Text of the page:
Audubon seeks volunteers for July 8th and 9th

Written by Staff Editor on .

As a community service and fund raiser, Evergreen Audubon will be providing marshals for this year's July Triple Bypass bicycle event on Saturday July 8th and Sunday July 9th. The group is looking for volunteers who can help on either or both days.

"The more volunteers we get, the less time each volunteer needs to donate," says President Kathy Madison. "We have been assigned to Georgetown again this year, a great location. If you've never help with the event, please consider it. Not only is it fun to see the thousands of riders, the marshalling is easy, you wait for riders to come by and then point them in the correct direction or make announcements about the road conditions. It's that simple. Bring camp-chairs and a picnic to make it even more enjoyable!"

Team Evergreen, the sponsor of the ride, splits some of the ride entry fees with the nonprofits who provide assistance. In the past, Evergreen Audubon has typically earned about $3,000 for supplying a number of volunteers who each donate a few hours. Team Evergreen will also treat the volunteers to a Rockies Game in late July, including a pre-game appreciation party near the ballpark.

If you can help us out this year, please contact Dick Prickett at: This email address is being protected from spambots. You need JavaScript enabled to view it..


A passion for pachyderms: Evergreen Girl Scout wants to be part of the solution

Written by Beth Foster on .

One recent Saturday evening, 34 people got together in downtown Evergreen to celebrate an animal that is most definitely not a Colorado native.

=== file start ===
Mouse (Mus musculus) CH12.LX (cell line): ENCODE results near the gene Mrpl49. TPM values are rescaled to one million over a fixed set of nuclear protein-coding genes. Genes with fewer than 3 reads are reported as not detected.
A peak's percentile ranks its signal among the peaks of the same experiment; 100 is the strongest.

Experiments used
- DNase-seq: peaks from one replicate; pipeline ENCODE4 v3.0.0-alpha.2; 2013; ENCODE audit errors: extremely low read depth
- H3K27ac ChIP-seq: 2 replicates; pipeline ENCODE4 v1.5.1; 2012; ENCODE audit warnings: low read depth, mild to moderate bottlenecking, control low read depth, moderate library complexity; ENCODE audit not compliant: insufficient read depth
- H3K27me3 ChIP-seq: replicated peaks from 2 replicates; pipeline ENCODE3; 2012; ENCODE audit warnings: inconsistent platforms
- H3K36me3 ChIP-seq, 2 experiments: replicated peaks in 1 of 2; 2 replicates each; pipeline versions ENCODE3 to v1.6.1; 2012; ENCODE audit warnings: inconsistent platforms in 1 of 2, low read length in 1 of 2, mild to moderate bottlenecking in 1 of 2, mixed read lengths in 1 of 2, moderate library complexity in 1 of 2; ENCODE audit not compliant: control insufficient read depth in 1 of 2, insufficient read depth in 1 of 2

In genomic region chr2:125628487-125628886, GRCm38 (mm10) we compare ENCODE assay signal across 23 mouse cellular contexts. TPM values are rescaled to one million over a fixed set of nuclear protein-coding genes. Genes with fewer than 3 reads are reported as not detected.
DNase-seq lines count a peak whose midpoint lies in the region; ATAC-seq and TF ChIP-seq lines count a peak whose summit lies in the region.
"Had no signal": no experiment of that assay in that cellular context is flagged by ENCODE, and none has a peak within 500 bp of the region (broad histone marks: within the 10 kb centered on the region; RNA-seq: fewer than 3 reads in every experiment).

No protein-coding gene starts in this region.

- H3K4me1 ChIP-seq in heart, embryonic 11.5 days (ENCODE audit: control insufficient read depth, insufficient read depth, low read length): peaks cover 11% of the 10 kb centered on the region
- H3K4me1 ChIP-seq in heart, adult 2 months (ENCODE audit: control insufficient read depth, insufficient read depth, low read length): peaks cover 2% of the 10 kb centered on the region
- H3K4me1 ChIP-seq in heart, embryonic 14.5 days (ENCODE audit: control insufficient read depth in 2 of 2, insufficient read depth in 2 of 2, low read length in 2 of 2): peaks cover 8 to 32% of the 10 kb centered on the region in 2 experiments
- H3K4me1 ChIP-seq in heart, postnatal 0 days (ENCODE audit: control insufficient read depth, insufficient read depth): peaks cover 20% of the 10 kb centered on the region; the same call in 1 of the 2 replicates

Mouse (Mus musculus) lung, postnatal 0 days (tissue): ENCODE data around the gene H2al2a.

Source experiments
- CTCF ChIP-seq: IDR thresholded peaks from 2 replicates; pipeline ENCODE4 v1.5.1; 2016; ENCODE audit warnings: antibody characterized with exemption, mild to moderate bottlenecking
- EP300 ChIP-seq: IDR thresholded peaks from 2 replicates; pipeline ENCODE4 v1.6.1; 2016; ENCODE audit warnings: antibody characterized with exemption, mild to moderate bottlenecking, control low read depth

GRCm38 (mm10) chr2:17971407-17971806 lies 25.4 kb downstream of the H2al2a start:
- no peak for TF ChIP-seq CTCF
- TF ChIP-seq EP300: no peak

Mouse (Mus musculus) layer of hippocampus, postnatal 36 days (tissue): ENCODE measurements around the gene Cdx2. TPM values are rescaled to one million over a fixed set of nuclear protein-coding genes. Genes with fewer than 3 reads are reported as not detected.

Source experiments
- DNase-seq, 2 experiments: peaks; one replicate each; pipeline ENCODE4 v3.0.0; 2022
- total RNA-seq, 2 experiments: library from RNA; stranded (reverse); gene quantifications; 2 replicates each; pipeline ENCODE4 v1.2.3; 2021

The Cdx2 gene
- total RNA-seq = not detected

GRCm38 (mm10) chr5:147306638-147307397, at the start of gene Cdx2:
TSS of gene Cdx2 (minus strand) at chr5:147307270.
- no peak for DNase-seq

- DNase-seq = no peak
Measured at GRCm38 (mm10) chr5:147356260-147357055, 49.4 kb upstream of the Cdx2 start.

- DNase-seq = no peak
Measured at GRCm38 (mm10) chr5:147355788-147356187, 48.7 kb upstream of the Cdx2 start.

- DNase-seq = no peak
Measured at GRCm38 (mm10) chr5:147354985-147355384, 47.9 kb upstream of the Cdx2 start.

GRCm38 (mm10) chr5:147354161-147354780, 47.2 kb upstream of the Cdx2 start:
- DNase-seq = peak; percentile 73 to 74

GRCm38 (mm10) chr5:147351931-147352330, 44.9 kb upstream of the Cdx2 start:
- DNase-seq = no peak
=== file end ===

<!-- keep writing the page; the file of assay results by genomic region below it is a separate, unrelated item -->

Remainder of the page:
Hosted by Serena Weingardt, 13, a Girl Scout Cadette with Evergreen troop #1745, the “Pachyderm Party” filled Go Paint! with an enthusiastic group of artists and animal lovers ranging in age from 12 to 80. Each partygoer paid $40 to decorate a faceted ceramic rhinoceros using the paint-your-own-pottery studio’s inspiring collection of tints and tools.

It all started a couple of years ago, when Serena decided to work toward her Silver Award, the highest honor a Girl Scout Cadette can receive. To achieve this goal, the candidate must design and implement a major community-improvement project. Serena chose to support the Colorado-based Katie Adamson Conservation Fund, the mission of which is “to help empower the people of our planet to work together to save our remaining ecosystems and all of the creatures they contain.” More specifically, the fund supports efforts to protect fast-disappearing rhinos and elephants in Nepal and Tanzania.

Serena’s research led her to Dave Johnson, pachyderm zookeeper at the Denver Zoo and founder of the Katie Adamson fund. “She said she wanted to donate two years of her cookie money to the fund,” he remembers. “She handed me a check for $3,700.”

The two have partnered on other projects since they met last year, and to date Serena’s contributions have surpassed $5,000. This doesn’t count the $680 raised at the Go Paint! Pachyderm Party or the $500 in stuffed animals she donated to a Nepalese orphanage supported by the fund.

“Serena has invested every penny of her Girl Scout money into this project,” says her mother, Susan Weingardt. “We are extraordinarily blessed. She’s a good kid, and she wants to make a difference in the world.”